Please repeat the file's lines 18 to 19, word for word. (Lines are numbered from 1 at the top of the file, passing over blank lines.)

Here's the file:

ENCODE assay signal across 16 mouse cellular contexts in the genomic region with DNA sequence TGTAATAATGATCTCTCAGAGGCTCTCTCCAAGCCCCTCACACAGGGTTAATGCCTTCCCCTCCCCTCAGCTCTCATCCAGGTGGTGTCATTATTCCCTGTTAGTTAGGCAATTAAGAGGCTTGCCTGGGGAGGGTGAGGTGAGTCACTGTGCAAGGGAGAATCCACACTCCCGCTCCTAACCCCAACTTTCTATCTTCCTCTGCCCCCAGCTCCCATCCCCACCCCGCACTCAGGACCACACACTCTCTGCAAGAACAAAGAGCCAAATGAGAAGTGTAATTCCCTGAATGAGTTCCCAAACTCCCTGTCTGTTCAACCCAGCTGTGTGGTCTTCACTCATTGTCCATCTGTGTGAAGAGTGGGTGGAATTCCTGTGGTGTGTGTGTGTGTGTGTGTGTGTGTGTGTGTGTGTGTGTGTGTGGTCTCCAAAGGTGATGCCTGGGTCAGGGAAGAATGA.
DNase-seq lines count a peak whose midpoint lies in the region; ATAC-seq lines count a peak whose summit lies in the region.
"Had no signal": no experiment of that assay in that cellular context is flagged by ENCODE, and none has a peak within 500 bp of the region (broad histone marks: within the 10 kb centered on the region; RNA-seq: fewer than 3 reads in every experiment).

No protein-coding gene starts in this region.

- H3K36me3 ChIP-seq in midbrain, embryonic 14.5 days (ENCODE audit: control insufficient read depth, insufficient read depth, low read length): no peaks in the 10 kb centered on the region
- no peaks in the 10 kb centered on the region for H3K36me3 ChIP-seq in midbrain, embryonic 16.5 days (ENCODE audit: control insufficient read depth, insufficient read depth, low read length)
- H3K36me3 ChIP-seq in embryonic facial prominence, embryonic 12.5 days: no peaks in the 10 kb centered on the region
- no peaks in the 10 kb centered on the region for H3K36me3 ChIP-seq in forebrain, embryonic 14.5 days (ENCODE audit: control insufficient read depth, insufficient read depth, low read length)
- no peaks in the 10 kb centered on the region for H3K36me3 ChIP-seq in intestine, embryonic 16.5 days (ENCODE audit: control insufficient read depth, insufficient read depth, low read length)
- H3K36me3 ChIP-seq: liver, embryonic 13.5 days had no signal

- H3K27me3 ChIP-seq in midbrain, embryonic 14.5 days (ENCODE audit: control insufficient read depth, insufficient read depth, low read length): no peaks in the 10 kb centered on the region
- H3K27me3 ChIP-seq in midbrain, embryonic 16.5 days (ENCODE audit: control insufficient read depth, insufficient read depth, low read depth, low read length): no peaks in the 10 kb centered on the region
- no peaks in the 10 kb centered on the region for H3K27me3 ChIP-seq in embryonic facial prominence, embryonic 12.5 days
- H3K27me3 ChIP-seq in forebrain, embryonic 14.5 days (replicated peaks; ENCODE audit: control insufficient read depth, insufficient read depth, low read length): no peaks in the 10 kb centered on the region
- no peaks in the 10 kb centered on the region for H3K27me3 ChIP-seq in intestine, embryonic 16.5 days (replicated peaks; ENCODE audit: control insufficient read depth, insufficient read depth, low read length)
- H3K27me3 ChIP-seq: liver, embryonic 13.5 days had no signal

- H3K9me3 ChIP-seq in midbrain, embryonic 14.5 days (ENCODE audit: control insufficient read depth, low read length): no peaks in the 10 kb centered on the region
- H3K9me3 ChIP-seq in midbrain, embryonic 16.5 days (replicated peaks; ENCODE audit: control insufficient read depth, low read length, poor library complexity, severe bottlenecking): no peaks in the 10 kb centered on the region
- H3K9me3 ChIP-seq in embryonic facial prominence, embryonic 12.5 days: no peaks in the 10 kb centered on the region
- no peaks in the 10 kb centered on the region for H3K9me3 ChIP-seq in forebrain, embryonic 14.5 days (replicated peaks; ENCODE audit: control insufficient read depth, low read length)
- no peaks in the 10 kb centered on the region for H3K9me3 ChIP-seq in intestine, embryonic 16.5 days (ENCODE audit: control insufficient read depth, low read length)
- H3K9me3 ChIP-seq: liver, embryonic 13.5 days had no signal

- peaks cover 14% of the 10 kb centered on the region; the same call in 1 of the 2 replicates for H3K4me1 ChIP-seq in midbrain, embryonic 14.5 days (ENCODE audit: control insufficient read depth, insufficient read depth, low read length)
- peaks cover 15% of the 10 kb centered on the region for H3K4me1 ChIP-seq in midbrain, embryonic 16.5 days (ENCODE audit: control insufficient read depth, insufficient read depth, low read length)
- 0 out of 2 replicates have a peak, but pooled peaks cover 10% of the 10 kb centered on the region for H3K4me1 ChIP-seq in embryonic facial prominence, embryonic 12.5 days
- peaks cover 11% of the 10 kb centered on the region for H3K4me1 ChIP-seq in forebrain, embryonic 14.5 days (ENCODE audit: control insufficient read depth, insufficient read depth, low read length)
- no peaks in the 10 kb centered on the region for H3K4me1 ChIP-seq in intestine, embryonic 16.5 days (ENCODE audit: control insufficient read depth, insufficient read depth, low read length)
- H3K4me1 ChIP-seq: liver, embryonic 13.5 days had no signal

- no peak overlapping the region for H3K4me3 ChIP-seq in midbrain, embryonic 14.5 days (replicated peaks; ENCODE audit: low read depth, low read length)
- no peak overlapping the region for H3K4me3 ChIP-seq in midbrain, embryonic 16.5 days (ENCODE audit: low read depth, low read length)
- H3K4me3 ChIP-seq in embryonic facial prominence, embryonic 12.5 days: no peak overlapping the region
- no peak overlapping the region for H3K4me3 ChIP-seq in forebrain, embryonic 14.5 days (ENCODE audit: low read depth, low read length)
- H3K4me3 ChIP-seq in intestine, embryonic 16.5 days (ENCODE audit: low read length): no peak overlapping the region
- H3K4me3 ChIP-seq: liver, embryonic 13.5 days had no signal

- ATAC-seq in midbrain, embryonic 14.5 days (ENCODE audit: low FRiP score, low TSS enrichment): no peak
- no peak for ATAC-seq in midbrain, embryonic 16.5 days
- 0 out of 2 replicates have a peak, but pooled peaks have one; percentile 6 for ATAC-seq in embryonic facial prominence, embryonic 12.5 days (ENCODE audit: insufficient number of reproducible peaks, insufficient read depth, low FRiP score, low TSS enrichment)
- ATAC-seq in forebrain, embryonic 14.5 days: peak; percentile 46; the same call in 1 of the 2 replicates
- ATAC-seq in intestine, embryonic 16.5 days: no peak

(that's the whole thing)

- H3K9me3 ChIP-seq in midbrain, embryonic 16.5 days (replicated peaks; ENCODE audit: control insufficient read depth, low read length, poor library complexity, severe bottlenecking): no peaks in the 10 kb centered on the region
- H3K9me3 ChIP-seq in embryonic facial prominence, embryonic 12.5 days: no peaks in the 10 kb centered on the region